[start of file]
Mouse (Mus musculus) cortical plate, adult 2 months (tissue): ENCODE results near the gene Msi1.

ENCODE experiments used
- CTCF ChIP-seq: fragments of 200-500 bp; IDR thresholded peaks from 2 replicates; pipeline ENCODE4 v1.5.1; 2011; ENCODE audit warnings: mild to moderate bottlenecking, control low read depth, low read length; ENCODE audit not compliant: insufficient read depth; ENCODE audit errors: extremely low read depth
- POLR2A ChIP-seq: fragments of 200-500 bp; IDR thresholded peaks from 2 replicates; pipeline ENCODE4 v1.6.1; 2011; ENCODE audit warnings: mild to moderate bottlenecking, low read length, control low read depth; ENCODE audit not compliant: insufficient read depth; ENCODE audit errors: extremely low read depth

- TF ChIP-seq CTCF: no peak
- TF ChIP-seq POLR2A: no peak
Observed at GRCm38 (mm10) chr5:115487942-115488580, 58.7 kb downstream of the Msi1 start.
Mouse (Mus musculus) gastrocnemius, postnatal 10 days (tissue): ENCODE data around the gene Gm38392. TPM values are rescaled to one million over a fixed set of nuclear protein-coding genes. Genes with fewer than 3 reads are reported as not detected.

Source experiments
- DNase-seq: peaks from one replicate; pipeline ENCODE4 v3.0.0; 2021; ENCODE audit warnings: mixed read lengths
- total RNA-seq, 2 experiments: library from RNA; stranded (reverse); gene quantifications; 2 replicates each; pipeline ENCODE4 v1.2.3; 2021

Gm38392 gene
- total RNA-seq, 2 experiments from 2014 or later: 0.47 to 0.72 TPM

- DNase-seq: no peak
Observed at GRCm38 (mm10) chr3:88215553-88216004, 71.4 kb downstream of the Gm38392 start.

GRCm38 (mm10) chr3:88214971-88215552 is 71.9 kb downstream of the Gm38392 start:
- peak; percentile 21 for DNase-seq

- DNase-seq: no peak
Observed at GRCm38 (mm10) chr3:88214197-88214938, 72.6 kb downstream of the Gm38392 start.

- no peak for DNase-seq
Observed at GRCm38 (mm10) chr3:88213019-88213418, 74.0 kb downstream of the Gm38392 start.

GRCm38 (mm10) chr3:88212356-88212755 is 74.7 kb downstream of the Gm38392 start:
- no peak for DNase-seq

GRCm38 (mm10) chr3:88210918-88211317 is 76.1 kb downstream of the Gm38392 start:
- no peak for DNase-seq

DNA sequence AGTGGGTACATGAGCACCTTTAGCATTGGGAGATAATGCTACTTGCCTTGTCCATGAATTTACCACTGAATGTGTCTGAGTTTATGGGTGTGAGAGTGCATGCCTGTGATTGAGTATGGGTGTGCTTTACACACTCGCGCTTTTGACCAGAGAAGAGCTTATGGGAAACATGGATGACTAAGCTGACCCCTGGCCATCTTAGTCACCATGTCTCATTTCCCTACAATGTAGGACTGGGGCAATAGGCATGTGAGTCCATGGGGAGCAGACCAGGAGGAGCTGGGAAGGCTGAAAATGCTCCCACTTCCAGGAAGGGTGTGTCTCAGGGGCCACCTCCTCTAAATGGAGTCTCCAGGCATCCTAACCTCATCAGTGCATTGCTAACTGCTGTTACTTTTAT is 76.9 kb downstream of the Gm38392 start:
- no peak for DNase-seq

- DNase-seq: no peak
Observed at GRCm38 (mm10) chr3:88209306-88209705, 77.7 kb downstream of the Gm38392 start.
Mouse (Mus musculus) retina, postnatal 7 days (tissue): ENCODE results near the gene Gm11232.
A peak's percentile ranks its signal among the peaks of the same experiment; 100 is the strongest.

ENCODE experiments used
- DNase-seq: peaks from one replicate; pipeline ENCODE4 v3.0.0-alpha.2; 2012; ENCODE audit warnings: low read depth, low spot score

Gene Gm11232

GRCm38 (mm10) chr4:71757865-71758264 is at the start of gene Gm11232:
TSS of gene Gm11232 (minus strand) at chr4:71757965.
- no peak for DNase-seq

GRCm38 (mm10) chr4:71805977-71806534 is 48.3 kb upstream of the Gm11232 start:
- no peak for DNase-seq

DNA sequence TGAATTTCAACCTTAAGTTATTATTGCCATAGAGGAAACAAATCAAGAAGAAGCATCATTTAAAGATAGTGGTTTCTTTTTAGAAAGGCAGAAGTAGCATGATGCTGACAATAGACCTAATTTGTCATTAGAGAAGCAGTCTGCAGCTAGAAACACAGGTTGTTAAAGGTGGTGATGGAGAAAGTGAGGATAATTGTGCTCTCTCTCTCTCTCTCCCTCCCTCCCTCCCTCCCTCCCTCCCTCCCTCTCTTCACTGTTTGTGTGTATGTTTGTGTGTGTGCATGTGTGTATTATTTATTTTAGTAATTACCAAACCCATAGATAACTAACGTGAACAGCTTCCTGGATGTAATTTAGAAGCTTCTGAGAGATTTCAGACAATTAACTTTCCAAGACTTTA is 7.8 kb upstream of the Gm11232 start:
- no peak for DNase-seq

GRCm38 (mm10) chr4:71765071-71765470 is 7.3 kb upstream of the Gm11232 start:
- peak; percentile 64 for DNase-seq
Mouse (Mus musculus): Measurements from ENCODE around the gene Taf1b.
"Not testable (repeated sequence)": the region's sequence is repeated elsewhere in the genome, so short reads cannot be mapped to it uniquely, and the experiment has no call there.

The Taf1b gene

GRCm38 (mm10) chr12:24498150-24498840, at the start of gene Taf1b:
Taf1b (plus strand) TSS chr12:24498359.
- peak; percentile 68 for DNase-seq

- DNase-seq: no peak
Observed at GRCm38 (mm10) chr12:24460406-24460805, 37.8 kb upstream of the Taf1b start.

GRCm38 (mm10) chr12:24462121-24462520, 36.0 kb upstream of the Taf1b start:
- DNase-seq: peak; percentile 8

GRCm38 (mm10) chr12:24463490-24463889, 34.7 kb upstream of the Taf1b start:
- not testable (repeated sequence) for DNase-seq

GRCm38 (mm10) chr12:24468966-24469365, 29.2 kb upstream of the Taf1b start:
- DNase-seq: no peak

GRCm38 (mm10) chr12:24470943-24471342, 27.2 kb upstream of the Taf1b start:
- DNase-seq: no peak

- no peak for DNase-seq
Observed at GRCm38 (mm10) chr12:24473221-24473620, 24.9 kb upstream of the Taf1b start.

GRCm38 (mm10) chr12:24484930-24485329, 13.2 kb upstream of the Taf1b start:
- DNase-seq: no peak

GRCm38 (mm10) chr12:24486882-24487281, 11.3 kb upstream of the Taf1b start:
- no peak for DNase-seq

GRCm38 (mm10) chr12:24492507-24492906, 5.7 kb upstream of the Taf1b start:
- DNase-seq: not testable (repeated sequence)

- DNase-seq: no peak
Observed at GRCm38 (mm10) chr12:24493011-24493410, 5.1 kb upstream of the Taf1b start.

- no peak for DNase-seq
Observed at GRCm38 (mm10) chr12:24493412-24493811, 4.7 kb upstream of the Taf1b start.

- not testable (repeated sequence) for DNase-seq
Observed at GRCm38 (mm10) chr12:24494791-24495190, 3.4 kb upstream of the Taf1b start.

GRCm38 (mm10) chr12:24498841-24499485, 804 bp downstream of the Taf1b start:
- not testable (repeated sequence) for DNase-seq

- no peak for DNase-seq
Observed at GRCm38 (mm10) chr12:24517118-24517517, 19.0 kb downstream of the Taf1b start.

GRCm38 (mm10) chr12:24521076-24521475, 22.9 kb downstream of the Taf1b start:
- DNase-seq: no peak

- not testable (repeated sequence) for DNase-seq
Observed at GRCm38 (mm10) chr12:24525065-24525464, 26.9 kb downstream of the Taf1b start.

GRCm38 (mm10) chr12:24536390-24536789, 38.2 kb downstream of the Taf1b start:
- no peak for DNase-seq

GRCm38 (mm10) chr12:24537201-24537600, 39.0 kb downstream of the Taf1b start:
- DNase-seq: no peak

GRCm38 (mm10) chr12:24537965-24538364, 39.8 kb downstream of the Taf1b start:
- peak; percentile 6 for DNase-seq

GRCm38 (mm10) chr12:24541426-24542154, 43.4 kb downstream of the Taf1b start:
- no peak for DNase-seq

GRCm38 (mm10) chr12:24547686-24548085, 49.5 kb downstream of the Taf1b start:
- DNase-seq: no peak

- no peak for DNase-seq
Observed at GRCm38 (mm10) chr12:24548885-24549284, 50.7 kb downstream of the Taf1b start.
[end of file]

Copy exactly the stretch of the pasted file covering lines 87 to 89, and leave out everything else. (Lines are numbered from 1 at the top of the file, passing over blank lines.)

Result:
- peak; percentile 6 for DNase-seq

GRCm38 (mm10) chr12:24541426-24542154, 43.4 kb downstream of the Taf1b start:
- no peak for DNase-seq